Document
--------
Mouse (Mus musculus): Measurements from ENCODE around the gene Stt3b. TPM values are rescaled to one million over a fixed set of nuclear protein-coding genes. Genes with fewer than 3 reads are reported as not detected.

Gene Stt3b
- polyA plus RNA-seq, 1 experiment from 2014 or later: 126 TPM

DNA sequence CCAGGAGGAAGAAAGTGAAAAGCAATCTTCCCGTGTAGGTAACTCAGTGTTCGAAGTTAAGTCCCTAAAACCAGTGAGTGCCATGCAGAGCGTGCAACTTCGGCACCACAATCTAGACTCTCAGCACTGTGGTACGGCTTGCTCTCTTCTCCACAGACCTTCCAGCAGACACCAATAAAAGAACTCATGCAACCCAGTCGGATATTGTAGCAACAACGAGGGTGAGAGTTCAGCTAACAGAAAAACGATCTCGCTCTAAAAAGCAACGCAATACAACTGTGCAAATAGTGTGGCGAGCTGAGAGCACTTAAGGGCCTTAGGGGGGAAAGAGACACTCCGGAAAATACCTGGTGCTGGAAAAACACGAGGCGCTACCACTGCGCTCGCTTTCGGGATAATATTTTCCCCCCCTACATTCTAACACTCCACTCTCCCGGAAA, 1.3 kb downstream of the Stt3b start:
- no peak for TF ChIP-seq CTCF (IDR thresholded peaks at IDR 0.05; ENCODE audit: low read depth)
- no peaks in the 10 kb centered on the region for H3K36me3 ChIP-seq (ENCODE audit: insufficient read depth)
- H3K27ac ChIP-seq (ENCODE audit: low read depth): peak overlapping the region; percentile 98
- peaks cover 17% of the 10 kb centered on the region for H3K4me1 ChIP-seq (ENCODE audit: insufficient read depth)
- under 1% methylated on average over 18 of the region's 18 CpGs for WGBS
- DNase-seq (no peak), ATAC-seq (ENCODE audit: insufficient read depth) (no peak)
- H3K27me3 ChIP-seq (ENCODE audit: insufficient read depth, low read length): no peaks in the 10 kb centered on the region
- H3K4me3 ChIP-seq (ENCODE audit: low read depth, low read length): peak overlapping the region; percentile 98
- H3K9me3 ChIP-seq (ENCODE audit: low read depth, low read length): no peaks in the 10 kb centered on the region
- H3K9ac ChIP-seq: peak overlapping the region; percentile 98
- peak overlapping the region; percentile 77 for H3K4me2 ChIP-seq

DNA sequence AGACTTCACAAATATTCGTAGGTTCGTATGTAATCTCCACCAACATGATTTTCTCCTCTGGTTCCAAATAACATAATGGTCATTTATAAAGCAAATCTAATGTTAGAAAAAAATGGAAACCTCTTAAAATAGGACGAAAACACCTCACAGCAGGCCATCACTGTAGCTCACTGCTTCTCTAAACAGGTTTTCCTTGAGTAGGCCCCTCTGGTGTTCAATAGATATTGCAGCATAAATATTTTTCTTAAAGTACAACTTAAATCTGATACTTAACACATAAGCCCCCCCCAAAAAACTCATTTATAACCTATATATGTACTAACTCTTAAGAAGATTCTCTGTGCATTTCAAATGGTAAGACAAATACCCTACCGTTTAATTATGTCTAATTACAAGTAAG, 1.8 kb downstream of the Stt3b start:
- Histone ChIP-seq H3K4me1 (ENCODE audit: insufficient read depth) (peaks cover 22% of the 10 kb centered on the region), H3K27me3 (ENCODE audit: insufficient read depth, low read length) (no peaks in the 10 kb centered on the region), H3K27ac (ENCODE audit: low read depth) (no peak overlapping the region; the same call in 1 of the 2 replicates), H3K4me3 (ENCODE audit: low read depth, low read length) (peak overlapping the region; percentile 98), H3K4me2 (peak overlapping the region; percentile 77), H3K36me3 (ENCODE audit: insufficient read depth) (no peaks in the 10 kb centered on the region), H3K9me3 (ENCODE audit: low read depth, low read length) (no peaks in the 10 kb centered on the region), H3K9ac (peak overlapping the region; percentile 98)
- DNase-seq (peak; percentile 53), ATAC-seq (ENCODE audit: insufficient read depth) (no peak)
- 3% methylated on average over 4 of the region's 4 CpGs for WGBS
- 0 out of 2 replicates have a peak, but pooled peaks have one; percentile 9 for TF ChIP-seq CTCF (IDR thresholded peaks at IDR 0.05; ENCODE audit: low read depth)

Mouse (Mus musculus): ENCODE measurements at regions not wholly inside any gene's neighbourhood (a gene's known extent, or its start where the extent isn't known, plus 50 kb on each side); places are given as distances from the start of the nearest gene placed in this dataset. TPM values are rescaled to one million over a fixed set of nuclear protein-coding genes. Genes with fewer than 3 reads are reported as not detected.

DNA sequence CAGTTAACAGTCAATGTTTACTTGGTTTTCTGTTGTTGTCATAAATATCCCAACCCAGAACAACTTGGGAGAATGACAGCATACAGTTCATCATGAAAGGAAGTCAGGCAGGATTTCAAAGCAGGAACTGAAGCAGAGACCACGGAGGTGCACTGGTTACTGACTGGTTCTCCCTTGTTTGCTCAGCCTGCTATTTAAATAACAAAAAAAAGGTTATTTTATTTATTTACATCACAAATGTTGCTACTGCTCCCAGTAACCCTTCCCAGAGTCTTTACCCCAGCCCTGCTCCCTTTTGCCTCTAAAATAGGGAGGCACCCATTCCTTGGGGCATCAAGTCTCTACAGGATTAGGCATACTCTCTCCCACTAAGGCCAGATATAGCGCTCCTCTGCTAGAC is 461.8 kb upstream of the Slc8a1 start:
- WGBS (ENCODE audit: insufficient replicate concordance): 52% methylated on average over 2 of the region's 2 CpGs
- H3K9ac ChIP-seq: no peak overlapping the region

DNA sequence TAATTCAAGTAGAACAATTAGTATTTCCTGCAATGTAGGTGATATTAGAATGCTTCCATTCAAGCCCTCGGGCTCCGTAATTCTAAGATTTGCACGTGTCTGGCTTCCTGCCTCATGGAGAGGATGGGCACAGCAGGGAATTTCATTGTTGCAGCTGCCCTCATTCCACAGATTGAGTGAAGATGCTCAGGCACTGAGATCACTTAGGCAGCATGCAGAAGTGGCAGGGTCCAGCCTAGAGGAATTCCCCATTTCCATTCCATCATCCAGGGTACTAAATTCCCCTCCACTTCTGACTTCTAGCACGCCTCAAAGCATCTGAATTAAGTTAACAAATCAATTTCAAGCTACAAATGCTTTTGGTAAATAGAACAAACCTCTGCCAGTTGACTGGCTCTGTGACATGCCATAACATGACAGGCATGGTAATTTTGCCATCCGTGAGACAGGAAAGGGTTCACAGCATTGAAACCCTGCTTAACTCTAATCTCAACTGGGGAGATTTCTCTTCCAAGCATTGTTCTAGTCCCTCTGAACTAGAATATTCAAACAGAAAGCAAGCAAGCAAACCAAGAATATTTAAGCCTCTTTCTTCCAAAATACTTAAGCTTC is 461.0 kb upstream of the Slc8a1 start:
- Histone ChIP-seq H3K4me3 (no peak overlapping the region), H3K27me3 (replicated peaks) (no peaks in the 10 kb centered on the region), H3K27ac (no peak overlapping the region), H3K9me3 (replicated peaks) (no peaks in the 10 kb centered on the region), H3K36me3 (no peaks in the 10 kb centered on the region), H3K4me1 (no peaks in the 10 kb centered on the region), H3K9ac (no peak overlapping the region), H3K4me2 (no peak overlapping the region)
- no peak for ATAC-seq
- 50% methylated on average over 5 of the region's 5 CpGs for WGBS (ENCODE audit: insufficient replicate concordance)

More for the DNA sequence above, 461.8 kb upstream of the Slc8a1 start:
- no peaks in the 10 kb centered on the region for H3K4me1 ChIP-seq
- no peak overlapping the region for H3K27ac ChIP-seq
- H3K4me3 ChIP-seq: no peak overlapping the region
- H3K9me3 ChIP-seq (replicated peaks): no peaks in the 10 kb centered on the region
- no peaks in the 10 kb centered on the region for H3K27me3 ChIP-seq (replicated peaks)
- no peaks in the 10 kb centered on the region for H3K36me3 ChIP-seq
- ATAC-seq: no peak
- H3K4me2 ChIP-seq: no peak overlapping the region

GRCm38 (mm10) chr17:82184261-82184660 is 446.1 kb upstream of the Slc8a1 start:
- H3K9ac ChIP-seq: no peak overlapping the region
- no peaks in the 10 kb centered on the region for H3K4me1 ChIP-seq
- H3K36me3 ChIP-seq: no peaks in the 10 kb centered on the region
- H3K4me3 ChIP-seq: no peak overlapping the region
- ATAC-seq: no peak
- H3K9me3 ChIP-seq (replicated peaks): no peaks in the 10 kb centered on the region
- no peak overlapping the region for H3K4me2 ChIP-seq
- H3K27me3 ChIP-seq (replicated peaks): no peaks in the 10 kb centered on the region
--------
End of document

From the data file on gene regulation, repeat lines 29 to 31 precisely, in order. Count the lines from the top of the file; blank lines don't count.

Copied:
More for the DNA sequence above, 461.8 kb upstream of the Slc8a1 start:
- no peaks in the 10 kb centered on the region for H3K4me1 ChIP-seq
- no peak overlapping the region for H3K27ac ChIP-seq